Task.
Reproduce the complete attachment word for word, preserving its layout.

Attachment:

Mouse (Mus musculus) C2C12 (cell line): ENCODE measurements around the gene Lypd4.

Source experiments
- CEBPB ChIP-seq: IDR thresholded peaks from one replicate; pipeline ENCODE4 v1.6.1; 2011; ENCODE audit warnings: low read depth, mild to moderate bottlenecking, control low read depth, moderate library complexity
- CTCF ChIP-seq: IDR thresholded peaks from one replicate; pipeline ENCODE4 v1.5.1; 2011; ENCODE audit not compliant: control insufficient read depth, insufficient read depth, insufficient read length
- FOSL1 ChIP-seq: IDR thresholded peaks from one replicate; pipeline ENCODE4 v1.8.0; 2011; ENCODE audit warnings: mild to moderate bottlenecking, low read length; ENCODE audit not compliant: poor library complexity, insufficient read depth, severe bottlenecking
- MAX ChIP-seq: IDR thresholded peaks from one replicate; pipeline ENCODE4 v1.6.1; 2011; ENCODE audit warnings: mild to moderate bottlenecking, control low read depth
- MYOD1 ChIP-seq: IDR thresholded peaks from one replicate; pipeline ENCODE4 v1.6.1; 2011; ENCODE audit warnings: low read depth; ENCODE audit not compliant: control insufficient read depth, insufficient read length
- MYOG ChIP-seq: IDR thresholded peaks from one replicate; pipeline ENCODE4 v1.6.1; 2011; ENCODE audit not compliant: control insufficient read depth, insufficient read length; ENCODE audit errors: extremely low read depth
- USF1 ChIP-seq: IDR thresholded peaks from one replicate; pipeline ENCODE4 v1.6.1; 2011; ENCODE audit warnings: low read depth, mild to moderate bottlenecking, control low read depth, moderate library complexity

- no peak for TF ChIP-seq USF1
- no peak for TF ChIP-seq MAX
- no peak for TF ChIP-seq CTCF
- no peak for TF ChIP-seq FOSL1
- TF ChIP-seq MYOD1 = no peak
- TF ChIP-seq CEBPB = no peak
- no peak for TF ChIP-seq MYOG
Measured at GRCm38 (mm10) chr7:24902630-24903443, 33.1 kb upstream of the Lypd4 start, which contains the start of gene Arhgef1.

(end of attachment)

Mouse (Mus musculus) C2C12 (cell line): ENCODE measurements around the gene Lypd4.

Source experiments
- CEBPB ChIP-seq: IDR thresholded peaks from one replicate; pipeline ENCODE4 v1.6.1; 2011; ENCODE audit warnings: low read depth, mild to moderate bottlenecking, control low read depth, moderate library complexity
- CTCF ChIP-seq: IDR thresholded peaks from one replicate; pipeline ENCODE4 v1.5.1; 2011; ENCODE audit not compliant: control insufficient read depth, insufficient read depth, insufficient read length
- FOSL1 ChIP-seq: IDR thresholded peaks from one replicate; pipeline ENCODE4 v1.8.0; 2011; ENCODE audit warnings: mild to moderate bottlenecking, low read length; ENCODE audit not compliant: poor library complexity, insufficient read depth, severe bottlenecking
- MAX ChIP-seq: IDR thresholded peaks from one replicate; pipeline ENCODE4 v1.6.1; 2011; ENCODE audit warnings: mild to moderate bottlenecking, control low read depth
- MYOD1 ChIP-seq: IDR thresholded peaks from one replicate; pipeline ENCODE4 v1.6.1; 2011; ENCODE audit warnings: low read depth; ENCODE audit not compliant: control insufficient read depth, insufficient read length
- MYOG ChIP-seq: IDR thresholded peaks from one replicate; pipeline ENCODE4 v1.6.1; 2011; ENCODE audit not compliant: control insufficient read depth, insufficient read length; ENCODE audit errors: extremely low read depth
- USF1 ChIP-seq: IDR thresholded peaks from one replicate; pipeline ENCODE4 v1.6.1; 2011; ENCODE audit warnings: low read depth, mild to moderate bottlenecking, control low read depth, moderate library complexity

- no peak for TF ChIP-seq USF1
- no peak for TF ChIP-seq MAX
- no peak for TF ChIP-seq CTCF
- no peak for TF ChIP-seq FOSL1
- TF ChIP-seq MYOD1 = no peak
- TF ChIP-seq CEBPB = no peak
- no peak for TF ChIP-seq MYOG
Measured at GRCm38 (mm10) chr7:24902630-24903443, 33.1 kb upstream of the Lypd4 start, which contains the start of gene Arhgef1.